Published: 14 September 2021
Results from the NIHR-funded UK Lung Screening Trial (UKLS), the first lung cancer computed tomography (CT) screening trial in the UK, have provided unequivocal support for lung cancer screening in identified high risk groups.
The findings have been presented at the 2021 IASLC World Lung Cancer Conference and published in the Lancet Regional Health Europe. They will also be presented to the UK National Screening Committee.
The UKLS study of single low dose computed tomography (LDCT) indicates a reduction of deaths from lung cancer of similar magnitude to major trials outside the UK, including the US National Lung Screening Trial (NLST) and the Dutch-Belgian NELSON trial.
During the trial, eligible groups aged 50 to 75 were assessed for risk of developing lung cancer over five years. From October 2011 to February 2013, 4,055 high risk participants were randomly allocated to either a single invitation to screening with LDCT or to no screening (usual care).
Data were collected on lung cancer cases and deaths to 29 February 2020 through linkage to national registries. The primary outcome was mortality due to lung cancer.
Participants were followed for approximately seven years, with 1,987 participants in the intervention and 1,981 in the usual care arms. In the LDCT arm, 86 cancers were diagnosed, compared to 75 in the control arm. Thirty lung cancer deaths were reported in the screening arm, and 46 in the group who received usual care. The benefit in terms of lung cancer mortality was seen most strikingly in 3 to 6 years after randomisation.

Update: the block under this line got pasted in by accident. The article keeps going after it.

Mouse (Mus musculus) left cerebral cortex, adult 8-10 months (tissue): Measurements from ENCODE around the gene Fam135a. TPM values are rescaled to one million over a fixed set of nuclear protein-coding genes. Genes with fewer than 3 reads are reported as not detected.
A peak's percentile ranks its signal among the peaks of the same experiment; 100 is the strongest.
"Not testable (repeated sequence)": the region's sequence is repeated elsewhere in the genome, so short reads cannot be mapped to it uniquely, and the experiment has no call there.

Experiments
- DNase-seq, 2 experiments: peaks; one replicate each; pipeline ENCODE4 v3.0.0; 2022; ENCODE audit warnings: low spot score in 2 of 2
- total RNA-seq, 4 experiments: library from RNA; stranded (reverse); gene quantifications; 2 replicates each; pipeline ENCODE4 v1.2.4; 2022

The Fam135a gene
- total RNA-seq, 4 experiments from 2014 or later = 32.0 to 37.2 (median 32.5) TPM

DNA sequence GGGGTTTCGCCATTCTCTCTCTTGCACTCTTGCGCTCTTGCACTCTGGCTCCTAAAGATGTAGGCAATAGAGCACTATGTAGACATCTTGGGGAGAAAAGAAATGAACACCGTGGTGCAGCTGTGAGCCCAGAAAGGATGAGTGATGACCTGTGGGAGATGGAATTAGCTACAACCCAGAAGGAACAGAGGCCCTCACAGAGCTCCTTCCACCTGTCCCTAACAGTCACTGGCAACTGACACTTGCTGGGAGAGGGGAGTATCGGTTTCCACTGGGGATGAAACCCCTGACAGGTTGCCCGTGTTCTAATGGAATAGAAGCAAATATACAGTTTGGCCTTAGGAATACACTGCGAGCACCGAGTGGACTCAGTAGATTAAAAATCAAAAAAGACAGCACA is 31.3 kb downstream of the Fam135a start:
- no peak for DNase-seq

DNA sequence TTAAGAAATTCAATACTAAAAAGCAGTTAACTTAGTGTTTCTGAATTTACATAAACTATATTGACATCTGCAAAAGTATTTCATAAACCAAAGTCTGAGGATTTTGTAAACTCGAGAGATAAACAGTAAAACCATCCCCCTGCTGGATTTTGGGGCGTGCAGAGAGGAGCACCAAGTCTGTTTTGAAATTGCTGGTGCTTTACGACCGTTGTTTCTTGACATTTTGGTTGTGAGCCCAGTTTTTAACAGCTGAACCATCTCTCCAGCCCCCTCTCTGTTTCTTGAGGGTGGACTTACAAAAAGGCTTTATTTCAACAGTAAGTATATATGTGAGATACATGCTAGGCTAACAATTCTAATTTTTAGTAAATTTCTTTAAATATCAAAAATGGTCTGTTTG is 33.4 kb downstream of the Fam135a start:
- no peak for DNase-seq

The researchers included results from nine randomised controlled trials, including the UKLS, in the meta-analysis, which indicated a significant reduction in lung cancer.
Lead researcher, Professor John Field, University of Liverpool said: “The UKLS mortality data and recent meta-analysis provides the impetus to now put in place a long-term lung cancer screening or lung health lung programme incorporating LDCT screening in the UK and also encourage nations in Europe to start their own programmes. Lung cancer early detection and surgical intervention saves lives.”
Professor Stephen Duffy, Queen Mary University and lead UKLS statistician said: "These results add to the international evidence that low dose CT screening reduces the risk of death from lung cancer. They also demonstrate that such screening can be made to work in the UK. Low dose CT can be added to the armoury of potential tools for the control of lung cancer."
This research was funded by the NIHR Health Technology Assessment Programme, the NIHR Policy Research Programme, and Roy Castle Lung Cancer Foundation.
The full study Lung cancer mortality reduction by LDCT screening: UKLS randomised trial results and international meta-analysis is available in the Lancet Regional Health Europe.
Please see the NIHR funding awards website to find out more about the project.